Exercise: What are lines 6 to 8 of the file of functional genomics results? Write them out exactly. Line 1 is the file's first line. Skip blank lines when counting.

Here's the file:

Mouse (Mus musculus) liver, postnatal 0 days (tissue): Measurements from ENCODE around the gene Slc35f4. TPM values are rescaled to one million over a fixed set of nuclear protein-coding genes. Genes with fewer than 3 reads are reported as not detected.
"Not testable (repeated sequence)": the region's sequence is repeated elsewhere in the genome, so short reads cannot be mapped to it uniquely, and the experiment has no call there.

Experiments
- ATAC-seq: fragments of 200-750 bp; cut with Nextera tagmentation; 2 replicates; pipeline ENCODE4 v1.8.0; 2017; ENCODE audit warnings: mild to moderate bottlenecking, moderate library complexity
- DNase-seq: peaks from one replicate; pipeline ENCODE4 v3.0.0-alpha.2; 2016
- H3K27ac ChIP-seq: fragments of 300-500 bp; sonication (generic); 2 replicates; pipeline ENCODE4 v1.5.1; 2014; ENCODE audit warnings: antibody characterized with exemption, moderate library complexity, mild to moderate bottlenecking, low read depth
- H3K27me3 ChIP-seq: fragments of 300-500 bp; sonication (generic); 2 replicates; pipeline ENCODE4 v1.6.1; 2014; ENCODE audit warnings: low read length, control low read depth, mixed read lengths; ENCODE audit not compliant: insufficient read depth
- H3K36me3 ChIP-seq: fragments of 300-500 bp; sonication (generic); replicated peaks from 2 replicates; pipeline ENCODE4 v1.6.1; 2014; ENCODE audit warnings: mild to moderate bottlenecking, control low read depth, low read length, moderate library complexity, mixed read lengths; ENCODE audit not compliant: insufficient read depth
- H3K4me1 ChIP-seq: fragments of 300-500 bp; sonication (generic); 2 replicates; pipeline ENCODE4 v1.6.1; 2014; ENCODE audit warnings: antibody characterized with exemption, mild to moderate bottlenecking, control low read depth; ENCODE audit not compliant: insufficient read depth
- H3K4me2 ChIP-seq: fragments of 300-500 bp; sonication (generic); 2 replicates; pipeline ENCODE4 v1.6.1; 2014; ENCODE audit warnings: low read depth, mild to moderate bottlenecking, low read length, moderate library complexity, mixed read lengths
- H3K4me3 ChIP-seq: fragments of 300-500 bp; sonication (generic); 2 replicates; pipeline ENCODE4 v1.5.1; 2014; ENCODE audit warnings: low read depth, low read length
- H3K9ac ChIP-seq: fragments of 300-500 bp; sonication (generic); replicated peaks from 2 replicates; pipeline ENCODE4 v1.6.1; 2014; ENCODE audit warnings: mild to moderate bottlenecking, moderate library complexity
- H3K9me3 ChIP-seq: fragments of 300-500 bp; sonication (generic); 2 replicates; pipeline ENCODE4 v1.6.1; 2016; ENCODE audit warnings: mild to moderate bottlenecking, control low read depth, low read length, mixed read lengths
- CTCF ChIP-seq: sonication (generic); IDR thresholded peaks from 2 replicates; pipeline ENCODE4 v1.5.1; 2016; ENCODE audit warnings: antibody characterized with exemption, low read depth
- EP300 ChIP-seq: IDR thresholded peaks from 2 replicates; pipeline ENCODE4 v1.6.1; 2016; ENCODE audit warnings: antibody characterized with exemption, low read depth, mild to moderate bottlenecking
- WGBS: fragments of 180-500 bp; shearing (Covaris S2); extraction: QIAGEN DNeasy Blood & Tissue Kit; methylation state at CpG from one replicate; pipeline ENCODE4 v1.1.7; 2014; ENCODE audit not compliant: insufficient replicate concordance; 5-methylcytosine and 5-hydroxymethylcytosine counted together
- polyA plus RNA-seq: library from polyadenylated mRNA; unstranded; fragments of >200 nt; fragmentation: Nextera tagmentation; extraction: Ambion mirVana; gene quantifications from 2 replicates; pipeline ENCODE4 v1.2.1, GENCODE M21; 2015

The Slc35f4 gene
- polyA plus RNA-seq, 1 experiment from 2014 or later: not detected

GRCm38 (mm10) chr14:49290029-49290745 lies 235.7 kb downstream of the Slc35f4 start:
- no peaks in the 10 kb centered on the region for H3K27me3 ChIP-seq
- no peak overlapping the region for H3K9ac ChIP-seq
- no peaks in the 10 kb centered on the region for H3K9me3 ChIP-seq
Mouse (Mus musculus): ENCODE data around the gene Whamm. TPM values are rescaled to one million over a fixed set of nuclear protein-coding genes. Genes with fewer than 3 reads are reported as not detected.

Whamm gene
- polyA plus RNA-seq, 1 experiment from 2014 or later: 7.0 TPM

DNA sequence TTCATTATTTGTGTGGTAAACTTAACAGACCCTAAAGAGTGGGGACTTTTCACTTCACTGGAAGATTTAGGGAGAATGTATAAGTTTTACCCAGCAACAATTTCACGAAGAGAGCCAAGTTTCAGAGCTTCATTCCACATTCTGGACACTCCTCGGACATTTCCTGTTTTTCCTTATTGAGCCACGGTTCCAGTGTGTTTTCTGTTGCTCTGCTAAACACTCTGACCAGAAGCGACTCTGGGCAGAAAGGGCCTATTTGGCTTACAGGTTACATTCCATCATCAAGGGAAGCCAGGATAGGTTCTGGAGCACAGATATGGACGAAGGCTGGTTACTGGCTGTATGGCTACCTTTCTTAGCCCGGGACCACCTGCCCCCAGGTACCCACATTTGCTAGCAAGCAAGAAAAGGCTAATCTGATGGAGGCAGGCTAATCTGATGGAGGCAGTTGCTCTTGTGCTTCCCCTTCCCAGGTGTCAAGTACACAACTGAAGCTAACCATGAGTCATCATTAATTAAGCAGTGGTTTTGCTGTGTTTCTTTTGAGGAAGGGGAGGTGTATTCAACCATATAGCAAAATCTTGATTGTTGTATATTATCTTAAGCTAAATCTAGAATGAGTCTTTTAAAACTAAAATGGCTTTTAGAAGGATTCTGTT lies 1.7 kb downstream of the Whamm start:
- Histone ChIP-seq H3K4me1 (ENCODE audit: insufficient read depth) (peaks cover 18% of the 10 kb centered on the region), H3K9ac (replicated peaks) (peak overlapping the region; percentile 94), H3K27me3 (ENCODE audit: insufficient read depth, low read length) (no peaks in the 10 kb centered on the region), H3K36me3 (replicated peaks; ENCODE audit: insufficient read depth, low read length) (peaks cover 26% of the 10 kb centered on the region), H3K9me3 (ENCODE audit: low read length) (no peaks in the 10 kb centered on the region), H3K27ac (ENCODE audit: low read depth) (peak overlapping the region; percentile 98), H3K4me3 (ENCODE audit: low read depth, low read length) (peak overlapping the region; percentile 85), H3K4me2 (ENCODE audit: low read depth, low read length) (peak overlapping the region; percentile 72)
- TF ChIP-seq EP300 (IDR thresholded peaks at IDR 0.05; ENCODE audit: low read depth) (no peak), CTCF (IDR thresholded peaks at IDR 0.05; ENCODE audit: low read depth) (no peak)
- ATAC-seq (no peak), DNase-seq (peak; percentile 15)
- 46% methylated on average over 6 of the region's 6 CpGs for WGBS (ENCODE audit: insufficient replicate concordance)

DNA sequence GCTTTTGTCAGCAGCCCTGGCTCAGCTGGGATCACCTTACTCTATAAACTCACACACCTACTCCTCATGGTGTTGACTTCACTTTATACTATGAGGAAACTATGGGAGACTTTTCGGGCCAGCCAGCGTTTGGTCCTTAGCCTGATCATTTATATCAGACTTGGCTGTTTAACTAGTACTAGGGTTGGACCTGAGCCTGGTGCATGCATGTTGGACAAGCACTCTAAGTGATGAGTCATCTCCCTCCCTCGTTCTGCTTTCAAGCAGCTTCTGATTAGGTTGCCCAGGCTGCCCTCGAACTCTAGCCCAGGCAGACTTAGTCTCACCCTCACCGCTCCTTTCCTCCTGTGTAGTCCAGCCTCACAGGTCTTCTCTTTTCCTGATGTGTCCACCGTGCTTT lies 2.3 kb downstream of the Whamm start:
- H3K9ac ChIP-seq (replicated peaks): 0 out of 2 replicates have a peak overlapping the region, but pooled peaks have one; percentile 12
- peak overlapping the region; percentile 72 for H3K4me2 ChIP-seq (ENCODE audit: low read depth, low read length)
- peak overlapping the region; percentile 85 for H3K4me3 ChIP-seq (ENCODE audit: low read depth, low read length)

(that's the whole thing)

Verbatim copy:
- H3K27ac ChIP-seq: fragments of 300-500 bp; sonication (generic); 2 replicates; pipeline ENCODE4 v1.5.1; 2014; ENCODE audit warnings: antibody characterized with exemption, moderate library complexity, mild to moderate bottlenecking, low read depth
- H3K27me3 ChIP-seq: fragments of 300-500 bp; sonication (generic); 2 replicates; pipeline ENCODE4 v1.6.1; 2014; ENCODE audit warnings: low read length, control low read depth, mixed read lengths; ENCODE audit not compliant: insufficient read depth
- H3K36me3 ChIP-seq: fragments of 300-500 bp; sonication (generic); replicated peaks from 2 replicates; pipeline ENCODE4 v1.6.1; 2014; ENCODE audit warnings: mild to moderate bottlenecking, control low read depth, low read length, moderate library complexity, mixed read lengths; ENCODE audit not compliant: insufficient read depth